an expression of his disapproval of the counter-cultural movement. Bill thinks he knows how to be a
husband, a father, two areas of acute vulnerability for him, but when he comes face-to-face with
Manson, those foundations he built are challenged. Manson sees Bill as what he instructed his
followers to write on the walls in the victims’ blood – a pig, a stony-faced suit giving
him rules, telling him how to act. If ‘now is the only thing that is real’, it follows
that we thus have no responsibility for our actions in the past. If Manson is nothing,
or just a reflection of others’ fears, and he didn’t personally commit the murders…
is there anything to fear? Manson’s scene directly contrasts to Tex’s
scene later in the episode, who does accept responsibility for his actions, and finds
hope for his future through religion (which Manson derides). Religion is a key motif in
Season Two: Manson echoes Christ’s pose in the crucifixion, the scene with Kemper
takes place in a chapel, an extended sequence in Atlanta heavily features crosses, all of
this tying back to a murder which occurs incredibly close to home for Bill. At this point I think
it’s important to consider the religiosity of celebrity and the celebrification of religious or cult-like figures. I mean, how different are they really? Is celebrity just the conglomeration of labels we ascribe to someone in the public
eye? Before Once Upon A Time… In Hollywood! came
out, I felt incredibly anxious about how Tarantino would deal with the Manson family murders.
How would Tarantino, obviously renowned for his hyper-stylised violence, tastefully handle
some of the most gruesome and gut-wrenching murders in America’s history? Thankfully,
instead of the gory, sad end to a tragic story, Tarantino delivers his most meta film yet,
subverting our expectations, turning a quote used by the killers – ‘I’m the devil
and I’m here to do the devil’s business’ – into a joke at Tex Watson’s expense
– ‘…nah, it was dumber than that.’ ‘Something like… Rex…’ ‘God, shoot him, Tex!’ ‘Tex!’ I was certainly expecting to see more of Charles Manson in the film, and the one scene we’re
granted is a depiction of something that actually happened (Manson stopping by the Cielo Drive
house looking for someone else). But in terms of narrative, what purpose does it serve?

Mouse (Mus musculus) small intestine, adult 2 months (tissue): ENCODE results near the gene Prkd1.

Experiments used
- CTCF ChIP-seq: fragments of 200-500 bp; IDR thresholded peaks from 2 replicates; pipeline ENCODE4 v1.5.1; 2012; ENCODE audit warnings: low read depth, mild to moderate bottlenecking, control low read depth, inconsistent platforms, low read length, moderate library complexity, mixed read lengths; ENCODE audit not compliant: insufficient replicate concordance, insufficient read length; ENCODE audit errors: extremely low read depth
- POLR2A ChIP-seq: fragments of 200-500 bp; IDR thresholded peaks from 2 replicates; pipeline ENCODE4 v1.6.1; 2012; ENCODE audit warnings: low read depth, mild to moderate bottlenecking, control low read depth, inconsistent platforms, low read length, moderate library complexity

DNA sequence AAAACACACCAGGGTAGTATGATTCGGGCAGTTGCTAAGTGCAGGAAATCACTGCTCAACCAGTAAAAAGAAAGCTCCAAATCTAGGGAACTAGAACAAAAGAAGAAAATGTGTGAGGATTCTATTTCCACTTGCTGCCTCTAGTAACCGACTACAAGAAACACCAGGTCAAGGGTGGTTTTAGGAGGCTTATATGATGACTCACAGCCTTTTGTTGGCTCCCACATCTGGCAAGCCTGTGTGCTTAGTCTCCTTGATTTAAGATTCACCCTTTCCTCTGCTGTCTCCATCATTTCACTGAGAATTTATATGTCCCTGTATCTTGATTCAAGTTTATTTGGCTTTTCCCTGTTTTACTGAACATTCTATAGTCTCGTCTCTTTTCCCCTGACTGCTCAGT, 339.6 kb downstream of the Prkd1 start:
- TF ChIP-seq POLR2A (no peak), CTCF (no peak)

Cliff watches the scenario unfold as he fixes the roof of the house owned by Leonardo DiCaprio’s
character Rick Dalton, but Manson isn’t present when he visits Manson’s desert commune
at Spahn ranch, and, true to history, isn’t present at any of the murders. Tarantino certainly
doesn’t glorify Manson or the hippie lifestyle, but neither does he attempt to humanise him
or give him much relevance to the main thrust of the narrative. The infamous becoming celebrated figures is
nothing new. Gangsters such as Al Capone and John Dillinger have long captured the public’s
imagination. Jack the Ripper was the first widely publicised serial killer to grip the
press, and before then bushrangers such as Ned Kelly were the Australian equivalent of
outlaws Billy the Kid or Jesse James, whose myths often overcame their notoriety and horrendous deeds. Pirates developed mythic personæ the rumours of which would spread by mouth across
the seas, an example of which being Blackbeard, who would tie lit fuses to his dreadlocks,
or Ching Shih, who commanded over three hundred ships manned by an army of 20,000-40,000 men,
women and children, and was renowned across Asia for her conquests and exploits. Oral
and written tradition were the only way to learn of these legends, and before then you
usually had to be either royalty, part of the church, have some sort of conflict with
royalty or the church (i.e. Joan of Arc as well as countless other martyrs and saints),
or be fictional. The functions of religion and celebrity are
remarkably similar. Both are methods of narrativisation, making sense of the senseless, a way of dealing
with the vagueness of life. Through both we can achieve some sort of transcendence and
meaning-making, through both can we share communion and community with others who might share our beliefs and interests. The euphoria that we can feel through being part of an audience
and engaging with a powerful figure can be intoxicating. We want to feel part of something,
to feel like we belong, are part of a family, and there’s a term for this: collective
effervescence. As our society shifted from agrarian to industrialised, and then with the advent of the digital age,